'On the Types of Monks', in the Rule of St Benedict
Medium: Ink and pigments on vellum
Written in the 5th century by Benedict of Nursia, the Rule of St Benedict became the most widely accepted manual for religious communities in western Europe. It was written to guide communities of monks and nuns in a life of reasonable asceticism, establish a daily framework of prayer and outline spiritual goals. The early Anglo-Saxon monasteries were becoming familiar with Benedict's rule, but not until after the disruptions of the Viking invasions and subsequent reform of monasteries in the 10th century was it uniformly in place. This manuscript copy was made at St Augustine's, Canterbury, at the end of the 10th century when monasteries had begun to follow St Benedict. A chapter of his rule would have been read aloud from this manuscript each day after early morning prayers (called 'prime', at about 6 am).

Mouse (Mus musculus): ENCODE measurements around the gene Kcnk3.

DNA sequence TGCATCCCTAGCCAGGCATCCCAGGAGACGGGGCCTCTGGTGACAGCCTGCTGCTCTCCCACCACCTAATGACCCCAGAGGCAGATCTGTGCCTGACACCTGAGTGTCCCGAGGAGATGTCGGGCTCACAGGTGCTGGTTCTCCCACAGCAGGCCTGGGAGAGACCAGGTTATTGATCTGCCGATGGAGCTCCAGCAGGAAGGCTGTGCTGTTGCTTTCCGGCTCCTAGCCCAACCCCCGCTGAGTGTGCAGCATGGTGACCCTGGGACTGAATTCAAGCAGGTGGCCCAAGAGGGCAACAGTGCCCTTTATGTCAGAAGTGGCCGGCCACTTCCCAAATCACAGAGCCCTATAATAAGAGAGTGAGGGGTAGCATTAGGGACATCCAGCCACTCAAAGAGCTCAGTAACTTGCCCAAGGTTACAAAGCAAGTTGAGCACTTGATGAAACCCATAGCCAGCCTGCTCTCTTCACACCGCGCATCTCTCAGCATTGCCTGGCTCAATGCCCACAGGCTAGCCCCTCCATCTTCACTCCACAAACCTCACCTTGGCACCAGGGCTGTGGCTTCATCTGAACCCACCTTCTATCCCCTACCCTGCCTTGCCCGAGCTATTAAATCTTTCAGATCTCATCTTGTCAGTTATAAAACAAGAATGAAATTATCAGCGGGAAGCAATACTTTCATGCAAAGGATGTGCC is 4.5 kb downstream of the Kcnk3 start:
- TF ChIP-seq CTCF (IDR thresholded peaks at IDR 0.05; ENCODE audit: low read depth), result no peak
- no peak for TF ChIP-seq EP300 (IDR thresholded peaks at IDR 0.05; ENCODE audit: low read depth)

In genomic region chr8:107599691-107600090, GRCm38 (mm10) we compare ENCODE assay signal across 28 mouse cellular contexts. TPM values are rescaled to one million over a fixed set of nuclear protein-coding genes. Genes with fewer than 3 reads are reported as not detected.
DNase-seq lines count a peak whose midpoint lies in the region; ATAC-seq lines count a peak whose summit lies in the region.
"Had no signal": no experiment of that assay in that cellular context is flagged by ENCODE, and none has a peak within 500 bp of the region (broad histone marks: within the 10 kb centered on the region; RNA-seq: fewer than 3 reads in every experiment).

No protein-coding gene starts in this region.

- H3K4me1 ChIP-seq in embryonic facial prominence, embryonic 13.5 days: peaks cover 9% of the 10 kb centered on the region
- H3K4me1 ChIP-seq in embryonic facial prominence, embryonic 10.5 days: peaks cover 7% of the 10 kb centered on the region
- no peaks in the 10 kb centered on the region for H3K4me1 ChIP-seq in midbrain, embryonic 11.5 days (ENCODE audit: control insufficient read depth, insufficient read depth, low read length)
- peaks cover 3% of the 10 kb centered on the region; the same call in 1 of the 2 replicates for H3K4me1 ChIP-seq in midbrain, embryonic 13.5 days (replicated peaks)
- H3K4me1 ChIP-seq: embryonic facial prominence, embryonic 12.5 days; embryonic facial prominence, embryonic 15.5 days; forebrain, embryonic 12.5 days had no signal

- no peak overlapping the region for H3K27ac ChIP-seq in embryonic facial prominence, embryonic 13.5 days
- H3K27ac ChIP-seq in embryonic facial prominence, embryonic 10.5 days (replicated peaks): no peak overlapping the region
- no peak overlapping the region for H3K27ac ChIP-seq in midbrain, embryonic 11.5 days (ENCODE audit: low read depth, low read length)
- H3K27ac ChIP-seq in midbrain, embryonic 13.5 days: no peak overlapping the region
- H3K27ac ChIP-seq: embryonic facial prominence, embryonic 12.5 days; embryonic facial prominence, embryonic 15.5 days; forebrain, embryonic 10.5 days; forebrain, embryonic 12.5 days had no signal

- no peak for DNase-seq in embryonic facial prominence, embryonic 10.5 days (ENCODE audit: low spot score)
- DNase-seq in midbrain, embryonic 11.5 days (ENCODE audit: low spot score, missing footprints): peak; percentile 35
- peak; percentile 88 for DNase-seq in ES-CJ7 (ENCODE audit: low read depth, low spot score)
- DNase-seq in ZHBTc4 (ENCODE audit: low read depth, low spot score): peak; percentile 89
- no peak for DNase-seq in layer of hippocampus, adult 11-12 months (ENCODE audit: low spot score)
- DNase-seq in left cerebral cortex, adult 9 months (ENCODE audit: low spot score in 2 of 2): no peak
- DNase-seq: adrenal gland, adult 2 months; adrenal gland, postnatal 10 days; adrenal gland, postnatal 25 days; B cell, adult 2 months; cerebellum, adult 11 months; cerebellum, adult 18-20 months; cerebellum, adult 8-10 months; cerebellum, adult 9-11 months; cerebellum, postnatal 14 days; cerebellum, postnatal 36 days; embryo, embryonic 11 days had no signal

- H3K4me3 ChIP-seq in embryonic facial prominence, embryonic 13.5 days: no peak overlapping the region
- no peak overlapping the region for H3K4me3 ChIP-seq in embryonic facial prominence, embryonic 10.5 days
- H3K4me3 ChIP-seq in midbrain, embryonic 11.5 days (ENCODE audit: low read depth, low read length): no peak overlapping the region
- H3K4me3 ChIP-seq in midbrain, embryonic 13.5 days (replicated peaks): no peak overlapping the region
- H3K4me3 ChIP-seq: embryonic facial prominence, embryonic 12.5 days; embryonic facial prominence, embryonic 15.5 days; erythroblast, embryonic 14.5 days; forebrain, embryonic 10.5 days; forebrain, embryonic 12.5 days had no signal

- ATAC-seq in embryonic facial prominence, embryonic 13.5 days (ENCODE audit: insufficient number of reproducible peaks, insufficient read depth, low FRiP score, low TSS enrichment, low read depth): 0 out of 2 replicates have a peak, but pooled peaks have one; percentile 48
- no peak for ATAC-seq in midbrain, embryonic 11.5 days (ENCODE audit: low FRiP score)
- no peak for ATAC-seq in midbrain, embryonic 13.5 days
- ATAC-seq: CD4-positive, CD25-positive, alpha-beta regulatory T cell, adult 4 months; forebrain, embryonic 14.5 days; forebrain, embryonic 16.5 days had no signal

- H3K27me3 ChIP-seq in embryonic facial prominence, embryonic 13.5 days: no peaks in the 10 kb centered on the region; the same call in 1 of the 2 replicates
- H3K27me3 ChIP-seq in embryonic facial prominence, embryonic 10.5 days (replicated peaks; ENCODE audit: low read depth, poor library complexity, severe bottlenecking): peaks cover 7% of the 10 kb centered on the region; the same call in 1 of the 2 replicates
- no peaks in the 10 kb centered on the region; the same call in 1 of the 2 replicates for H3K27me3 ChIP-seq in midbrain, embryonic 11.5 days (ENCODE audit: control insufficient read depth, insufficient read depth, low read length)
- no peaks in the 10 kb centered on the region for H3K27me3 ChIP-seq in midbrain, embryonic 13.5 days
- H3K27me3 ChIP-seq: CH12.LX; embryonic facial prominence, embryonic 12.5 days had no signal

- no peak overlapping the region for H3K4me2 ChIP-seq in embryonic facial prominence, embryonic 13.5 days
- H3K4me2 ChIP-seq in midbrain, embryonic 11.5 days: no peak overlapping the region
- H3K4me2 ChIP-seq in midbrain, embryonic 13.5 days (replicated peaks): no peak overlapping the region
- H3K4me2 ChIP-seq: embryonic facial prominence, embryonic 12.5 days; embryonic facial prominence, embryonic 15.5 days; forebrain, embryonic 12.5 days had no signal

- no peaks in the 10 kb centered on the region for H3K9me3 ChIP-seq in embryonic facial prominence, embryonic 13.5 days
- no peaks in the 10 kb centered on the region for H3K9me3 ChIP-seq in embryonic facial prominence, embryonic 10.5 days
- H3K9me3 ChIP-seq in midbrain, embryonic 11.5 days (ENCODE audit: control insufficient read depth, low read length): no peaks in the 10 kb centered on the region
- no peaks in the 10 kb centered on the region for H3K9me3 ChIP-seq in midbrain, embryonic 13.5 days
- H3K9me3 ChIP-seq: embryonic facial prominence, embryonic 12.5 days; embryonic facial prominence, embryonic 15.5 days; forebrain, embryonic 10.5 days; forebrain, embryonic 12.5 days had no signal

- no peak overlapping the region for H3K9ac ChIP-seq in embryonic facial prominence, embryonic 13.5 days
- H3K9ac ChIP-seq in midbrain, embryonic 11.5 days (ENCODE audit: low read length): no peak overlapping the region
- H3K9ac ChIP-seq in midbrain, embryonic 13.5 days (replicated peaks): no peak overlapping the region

The rule begins with a chapter describing the main types of monk: those living in communities and hermits (anchorites). Benedict wrote his rule for communities because he wanted it to be practical for the average layperson, the job qualifications for hermit being much stricter. After the title written in red capitals, the first lines are given deluxe treatment. They are in capital letters with a large first letter from which sprout animal heads and lively, whip-like interlace which turns into vines and curves into the three-pointed triquetra, a traditional pattern in Anglo-Saxon art. The colours are modest, however, respecting St Benedict's call for moderation and conservation of resources.